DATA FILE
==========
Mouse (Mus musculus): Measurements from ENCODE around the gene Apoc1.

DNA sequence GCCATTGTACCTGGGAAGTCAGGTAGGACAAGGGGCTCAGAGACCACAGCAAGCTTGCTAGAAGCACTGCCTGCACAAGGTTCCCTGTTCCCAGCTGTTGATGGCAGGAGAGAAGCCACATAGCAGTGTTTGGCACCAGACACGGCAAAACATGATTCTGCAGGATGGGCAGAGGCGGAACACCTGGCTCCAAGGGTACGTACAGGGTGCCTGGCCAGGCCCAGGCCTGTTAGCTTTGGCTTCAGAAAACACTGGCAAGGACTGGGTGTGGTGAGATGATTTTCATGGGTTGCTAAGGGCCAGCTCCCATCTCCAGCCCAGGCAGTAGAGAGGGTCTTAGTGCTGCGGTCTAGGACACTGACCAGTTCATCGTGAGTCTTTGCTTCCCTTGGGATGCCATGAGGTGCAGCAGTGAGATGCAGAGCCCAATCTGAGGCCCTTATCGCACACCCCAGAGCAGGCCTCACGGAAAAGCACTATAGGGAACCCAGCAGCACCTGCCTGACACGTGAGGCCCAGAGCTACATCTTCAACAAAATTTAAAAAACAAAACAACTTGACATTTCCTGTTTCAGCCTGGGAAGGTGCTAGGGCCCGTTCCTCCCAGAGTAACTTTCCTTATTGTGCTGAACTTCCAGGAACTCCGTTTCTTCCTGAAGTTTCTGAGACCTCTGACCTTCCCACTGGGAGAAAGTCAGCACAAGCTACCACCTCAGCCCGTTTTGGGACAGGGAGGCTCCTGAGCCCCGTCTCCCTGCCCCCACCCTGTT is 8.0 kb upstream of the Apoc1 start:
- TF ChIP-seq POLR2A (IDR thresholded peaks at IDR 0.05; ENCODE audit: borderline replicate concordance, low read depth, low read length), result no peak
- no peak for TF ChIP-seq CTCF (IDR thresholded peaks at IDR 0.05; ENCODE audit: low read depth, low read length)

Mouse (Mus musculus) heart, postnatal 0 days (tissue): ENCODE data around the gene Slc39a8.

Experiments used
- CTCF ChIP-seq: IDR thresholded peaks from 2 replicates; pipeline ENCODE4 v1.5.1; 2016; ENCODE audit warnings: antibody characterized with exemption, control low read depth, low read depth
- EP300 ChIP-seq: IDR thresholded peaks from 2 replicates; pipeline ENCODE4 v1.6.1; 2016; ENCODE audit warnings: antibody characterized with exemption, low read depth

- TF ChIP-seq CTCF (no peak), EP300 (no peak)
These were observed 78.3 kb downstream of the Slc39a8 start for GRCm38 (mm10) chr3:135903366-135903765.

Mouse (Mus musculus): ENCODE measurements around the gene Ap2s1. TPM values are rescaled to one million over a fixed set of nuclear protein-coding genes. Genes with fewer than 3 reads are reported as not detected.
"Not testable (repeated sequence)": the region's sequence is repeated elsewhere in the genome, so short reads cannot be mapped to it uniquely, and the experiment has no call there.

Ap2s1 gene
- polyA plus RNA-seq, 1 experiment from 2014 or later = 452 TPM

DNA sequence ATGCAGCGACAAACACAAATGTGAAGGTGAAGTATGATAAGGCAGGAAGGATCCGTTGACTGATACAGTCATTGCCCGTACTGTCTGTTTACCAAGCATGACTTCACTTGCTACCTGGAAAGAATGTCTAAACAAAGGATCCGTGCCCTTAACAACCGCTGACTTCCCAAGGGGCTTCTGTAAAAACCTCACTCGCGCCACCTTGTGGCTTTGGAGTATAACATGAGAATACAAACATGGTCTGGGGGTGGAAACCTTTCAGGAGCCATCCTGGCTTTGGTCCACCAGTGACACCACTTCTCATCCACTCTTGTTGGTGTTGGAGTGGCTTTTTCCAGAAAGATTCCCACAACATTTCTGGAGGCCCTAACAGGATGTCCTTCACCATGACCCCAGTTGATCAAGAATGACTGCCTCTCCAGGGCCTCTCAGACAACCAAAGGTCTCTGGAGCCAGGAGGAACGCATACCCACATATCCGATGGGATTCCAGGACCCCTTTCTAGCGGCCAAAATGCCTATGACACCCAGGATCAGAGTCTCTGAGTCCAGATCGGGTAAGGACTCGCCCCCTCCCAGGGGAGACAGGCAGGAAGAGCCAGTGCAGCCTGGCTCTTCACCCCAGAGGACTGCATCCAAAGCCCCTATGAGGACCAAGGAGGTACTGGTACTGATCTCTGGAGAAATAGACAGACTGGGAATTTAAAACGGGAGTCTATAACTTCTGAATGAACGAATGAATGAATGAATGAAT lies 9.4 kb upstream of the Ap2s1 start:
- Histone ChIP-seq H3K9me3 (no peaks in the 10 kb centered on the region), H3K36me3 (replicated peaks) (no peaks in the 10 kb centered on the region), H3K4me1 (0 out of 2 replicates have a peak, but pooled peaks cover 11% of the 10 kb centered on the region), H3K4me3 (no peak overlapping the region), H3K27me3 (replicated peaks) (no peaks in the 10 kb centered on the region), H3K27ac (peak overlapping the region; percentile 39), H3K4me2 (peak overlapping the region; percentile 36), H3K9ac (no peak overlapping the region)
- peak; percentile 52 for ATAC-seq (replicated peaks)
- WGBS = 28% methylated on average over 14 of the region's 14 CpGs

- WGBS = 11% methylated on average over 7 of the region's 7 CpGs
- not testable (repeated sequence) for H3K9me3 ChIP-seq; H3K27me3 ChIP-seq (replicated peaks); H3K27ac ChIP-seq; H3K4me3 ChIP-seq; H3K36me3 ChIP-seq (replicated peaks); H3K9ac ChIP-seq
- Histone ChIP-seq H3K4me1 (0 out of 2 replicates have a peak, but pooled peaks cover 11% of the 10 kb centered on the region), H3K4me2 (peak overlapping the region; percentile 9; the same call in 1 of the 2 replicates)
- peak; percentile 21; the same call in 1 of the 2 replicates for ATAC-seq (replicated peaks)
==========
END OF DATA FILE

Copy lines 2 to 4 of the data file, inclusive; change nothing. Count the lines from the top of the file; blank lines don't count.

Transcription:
DNA sequence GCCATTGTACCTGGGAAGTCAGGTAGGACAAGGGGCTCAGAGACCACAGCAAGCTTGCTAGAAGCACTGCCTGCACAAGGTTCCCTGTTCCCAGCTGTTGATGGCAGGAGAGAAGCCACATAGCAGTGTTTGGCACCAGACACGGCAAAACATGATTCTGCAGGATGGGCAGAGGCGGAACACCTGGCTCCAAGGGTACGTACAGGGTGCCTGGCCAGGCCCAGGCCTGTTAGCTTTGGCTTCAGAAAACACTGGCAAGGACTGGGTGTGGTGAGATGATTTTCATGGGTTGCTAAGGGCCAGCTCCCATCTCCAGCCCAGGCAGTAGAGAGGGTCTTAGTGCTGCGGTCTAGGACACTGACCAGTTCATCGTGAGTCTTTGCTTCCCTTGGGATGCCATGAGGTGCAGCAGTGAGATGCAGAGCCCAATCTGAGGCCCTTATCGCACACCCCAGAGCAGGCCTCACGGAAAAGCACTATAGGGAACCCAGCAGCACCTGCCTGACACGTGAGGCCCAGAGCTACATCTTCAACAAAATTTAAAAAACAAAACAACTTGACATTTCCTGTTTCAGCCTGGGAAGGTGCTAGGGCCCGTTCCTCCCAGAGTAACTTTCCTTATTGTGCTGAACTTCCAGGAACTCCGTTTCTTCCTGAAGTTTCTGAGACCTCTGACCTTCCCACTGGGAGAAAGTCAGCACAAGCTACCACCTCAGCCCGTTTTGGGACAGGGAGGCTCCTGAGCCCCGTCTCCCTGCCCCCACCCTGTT is 8.0 kb upstream of the Apoc1 start:
- TF ChIP-seq POLR2A (IDR thresholded peaks at IDR 0.05; ENCODE audit: borderline replicate concordance, low read depth, low read length), result no peak
- no peak for TF ChIP-seq CTCF (IDR thresholded peaks at IDR 0.05; ENCODE audit: low read depth, low read length)